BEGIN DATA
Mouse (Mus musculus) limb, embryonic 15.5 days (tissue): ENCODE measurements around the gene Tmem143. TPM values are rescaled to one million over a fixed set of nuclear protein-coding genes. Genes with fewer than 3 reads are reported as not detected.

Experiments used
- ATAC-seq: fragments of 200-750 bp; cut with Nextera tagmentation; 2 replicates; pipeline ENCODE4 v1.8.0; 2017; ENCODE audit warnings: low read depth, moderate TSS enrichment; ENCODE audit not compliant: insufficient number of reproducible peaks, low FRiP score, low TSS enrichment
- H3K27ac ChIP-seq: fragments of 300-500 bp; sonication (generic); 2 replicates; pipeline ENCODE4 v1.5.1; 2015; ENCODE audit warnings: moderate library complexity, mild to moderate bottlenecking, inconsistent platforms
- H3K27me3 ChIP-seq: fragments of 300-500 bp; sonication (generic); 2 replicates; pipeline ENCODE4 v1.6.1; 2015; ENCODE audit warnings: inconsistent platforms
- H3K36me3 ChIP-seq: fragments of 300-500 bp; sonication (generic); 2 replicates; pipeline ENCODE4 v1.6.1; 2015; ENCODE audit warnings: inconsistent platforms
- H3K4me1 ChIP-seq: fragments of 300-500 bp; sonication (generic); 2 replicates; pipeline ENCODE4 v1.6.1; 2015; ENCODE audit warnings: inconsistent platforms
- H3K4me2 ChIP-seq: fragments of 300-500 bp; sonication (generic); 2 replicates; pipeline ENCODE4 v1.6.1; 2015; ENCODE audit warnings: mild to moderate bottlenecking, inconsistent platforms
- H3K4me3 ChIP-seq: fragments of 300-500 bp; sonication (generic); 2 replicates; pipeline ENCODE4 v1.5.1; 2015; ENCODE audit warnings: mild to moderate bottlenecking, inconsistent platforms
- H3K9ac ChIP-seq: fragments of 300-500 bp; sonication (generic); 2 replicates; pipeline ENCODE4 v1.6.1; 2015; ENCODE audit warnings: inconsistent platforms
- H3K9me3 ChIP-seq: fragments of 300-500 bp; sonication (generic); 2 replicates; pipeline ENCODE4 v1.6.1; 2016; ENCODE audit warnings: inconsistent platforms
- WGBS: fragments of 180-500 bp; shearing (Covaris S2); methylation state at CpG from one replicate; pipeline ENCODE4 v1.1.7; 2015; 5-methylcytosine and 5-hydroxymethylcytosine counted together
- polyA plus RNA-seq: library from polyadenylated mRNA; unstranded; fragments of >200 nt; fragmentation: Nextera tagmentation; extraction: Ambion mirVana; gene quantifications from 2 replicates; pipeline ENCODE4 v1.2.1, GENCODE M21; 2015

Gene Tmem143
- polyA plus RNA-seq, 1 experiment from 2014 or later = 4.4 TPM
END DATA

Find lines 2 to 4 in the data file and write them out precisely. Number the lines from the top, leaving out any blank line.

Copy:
Experiments used
- ATAC-seq: fragments of 200-750 bp; cut with Nextera tagmentation; 2 replicates; pipeline ENCODE4 v1.8.0; 2017; ENCODE audit warnings: low read depth, moderate TSS enrichment; ENCODE audit not compliant: insufficient number of reproducible peaks, low FRiP score, low TSS enrichment
- H3K27ac ChIP-seq: fragments of 300-500 bp; sonication (generic); 2 replicates; pipeline ENCODE4 v1.5.1; 2015; ENCODE audit warnings: moderate library complexity, mild to moderate bottlenecking, inconsistent platforms